The duck shooting season is upon us so I would like to share some observations I have made.
Some long-term hunters (50-plus years) say the season has been one of the worst they can remember.
Fish & Game has been telling us that the bird counts are 15 per cent better than last year. Frankly, I do not believe it.
The paradise duck numbers appear to be doing OK, along with the grey teal, but the mallards seem to be in real trouble.
Fifteen years ago, the pond in front of our house was crowded with ducks when the duck shooting season was on; that is not the case now with fewer than 20 birds there at any one time.
I was talking to Anne Richardson at Peacock Springs last month and she said there used to be hundreds of ducks camped there during the season; now there are hardly any.
I have three reasons why I think this is:
• The introduction of steel shot
Steel does not have the same killing power of lead. This leads to a lot more wounded birds that fly away and die elsewhere and do not get counted in the daily bag.
• The unpinning of semi-automatic shotguns
This allows five shots to be fired and creates many more wounded birds because they are much further away.
• The season is too long
When I first started shooting, the season was the month of May – four weeks and then it was over. I would like to see it
reduced back to that again.
The birds are pairing up now and to give them the best chance, they need to be left alone.
Curiously, the major decline of the mallard population started about the same time as steel shot and unpinned shotguns were allowed.
Hi everyone, and a Happy New Year to you all.
I am sure we would all like to think that the Covid-19 disruption to our lives might improve this year.
Because of a contact that our editor, Alison, has made with the Te Henga wetland in Auckland, DUNZ has been able to create a new wetland specifically with pāteke in mind at Te Henga.
This really has gone a full circle – a lot of the pāteke originally bred by our members under our captive breeding programme were released years ago in the region in the hope they would bolster numbers in what was a stronghold area for the species.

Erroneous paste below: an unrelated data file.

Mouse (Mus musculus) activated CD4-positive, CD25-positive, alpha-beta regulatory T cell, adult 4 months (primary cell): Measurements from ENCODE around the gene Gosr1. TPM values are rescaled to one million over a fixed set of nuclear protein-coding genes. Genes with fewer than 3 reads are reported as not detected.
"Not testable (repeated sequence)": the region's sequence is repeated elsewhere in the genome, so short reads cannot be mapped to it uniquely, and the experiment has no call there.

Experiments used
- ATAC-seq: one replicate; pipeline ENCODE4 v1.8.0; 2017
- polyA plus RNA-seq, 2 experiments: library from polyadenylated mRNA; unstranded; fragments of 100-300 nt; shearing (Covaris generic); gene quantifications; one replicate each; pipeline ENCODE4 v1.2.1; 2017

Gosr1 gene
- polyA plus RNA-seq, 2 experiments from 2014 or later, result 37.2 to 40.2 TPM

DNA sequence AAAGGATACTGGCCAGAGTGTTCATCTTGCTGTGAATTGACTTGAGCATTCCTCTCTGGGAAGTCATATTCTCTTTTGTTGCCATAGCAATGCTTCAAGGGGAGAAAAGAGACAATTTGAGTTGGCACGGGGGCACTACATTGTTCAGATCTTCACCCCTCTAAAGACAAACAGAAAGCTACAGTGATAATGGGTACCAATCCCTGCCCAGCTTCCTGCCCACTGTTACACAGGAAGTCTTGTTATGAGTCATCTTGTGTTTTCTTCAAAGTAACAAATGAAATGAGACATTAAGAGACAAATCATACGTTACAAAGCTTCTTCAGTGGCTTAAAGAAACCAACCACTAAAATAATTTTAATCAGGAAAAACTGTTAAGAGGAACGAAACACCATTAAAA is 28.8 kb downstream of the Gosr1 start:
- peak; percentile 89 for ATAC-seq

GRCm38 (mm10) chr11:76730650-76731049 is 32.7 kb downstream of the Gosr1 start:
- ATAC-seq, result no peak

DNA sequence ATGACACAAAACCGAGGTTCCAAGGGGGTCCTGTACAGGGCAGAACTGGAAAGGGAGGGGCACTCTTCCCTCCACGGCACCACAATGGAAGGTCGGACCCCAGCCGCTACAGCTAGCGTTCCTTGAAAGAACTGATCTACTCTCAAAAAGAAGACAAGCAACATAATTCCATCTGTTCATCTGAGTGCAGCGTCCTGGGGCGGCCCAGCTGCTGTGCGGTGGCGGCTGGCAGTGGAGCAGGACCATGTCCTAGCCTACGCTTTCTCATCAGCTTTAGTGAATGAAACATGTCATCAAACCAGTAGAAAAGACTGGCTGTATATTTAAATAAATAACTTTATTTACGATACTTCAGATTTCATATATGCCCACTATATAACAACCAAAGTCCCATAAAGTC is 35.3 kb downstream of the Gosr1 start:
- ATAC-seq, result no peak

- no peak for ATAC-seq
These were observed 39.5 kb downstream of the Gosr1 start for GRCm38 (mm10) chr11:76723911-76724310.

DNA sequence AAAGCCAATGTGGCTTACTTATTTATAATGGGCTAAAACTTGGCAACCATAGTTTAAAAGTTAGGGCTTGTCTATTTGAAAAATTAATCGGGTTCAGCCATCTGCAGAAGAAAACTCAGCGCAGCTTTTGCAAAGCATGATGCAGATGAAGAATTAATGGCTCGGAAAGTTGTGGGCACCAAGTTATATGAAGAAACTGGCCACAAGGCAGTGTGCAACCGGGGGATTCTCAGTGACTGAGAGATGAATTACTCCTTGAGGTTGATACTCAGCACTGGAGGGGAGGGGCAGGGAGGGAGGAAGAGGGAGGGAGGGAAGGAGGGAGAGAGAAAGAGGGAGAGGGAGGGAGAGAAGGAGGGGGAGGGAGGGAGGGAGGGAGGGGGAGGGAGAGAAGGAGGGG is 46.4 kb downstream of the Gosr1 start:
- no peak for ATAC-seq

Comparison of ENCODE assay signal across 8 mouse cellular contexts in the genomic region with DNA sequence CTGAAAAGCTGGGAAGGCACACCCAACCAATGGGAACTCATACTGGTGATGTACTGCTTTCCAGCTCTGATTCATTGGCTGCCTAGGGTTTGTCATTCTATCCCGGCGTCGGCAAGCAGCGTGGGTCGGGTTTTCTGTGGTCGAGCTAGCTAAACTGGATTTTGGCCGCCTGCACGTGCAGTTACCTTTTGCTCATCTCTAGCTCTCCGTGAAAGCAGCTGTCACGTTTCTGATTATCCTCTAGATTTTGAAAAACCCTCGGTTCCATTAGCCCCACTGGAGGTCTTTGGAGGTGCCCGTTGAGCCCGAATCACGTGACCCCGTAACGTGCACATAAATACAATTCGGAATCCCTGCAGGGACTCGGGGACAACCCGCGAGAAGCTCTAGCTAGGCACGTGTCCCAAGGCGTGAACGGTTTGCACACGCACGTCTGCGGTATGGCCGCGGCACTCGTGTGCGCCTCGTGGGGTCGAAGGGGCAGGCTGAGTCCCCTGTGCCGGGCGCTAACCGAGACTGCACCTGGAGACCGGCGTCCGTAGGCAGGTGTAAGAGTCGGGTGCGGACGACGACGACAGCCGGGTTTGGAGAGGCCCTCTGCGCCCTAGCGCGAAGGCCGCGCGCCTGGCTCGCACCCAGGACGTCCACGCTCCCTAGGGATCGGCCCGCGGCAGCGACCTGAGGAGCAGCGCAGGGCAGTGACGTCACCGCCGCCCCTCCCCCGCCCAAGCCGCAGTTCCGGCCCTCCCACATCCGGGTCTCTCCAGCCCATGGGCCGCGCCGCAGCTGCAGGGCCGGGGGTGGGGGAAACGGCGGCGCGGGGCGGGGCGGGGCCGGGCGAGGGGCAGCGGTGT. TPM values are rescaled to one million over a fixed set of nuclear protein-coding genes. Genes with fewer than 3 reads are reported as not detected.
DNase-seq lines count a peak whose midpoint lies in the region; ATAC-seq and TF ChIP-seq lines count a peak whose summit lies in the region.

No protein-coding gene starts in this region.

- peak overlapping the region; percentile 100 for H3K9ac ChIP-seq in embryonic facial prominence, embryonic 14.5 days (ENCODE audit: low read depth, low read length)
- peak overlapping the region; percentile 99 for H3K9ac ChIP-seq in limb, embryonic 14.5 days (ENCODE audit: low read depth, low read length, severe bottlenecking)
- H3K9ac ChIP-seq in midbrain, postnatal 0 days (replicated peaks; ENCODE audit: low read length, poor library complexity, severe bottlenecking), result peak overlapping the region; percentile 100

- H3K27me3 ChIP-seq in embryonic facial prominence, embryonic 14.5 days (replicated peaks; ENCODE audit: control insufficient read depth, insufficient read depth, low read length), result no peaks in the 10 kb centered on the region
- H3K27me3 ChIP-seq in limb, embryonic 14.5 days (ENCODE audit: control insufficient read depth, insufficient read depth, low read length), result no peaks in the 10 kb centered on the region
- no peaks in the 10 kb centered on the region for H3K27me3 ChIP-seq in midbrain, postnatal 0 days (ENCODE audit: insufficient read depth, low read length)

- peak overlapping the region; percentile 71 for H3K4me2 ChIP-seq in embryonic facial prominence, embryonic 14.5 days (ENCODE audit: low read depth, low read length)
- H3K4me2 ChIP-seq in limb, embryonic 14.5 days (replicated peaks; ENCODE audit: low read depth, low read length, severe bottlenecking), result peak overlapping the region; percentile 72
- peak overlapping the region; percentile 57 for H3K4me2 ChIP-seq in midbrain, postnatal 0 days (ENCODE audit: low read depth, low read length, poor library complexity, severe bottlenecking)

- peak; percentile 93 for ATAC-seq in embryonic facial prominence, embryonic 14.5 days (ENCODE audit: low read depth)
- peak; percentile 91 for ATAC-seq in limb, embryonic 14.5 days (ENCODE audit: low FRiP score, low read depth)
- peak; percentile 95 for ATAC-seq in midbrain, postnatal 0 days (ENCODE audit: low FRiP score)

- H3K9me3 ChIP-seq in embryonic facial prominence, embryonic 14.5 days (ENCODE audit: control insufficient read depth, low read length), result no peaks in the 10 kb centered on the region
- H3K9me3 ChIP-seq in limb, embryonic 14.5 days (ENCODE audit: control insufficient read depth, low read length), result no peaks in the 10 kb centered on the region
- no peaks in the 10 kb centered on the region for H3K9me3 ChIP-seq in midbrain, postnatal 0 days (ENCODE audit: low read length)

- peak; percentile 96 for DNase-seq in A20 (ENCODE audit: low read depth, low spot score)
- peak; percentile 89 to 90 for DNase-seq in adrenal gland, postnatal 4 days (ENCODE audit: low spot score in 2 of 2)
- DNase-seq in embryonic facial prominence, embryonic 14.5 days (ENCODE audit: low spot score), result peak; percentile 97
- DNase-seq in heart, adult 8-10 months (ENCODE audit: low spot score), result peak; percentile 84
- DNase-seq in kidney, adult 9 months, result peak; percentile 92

This appears to have worked and we are now able to supply habitat for them as well.
A great project from the DU perspective as it is open to the public, run by a trust, and managed by the enthusiastic members of Forest and Bird up there.
It ticks all our boxes for sustainable projects, similar to Wairio.
It is just a pity we have only a few members in the Auckland region available to visit the site.
Regarding this year's conference in Wellington, we have yet to finalise the facilities, but Zealandia is our bus trip destination, and they have suggested that, if any of our members would like to turn up there on the Friday night, they would organise a Kiwi experience walk for them as well.
This would need to be booked, so something for all of you intending to come to think about.
Hi everyone. Last month we got the exciting news that Wairarapa Moana has been granted Ramsar status as a wetland of international importance, joining six other wetlands in New Zealand.
I hope this will mean repair work on the Matthews Lagoon reticulation project at Wairio will be completed sooner rather than later.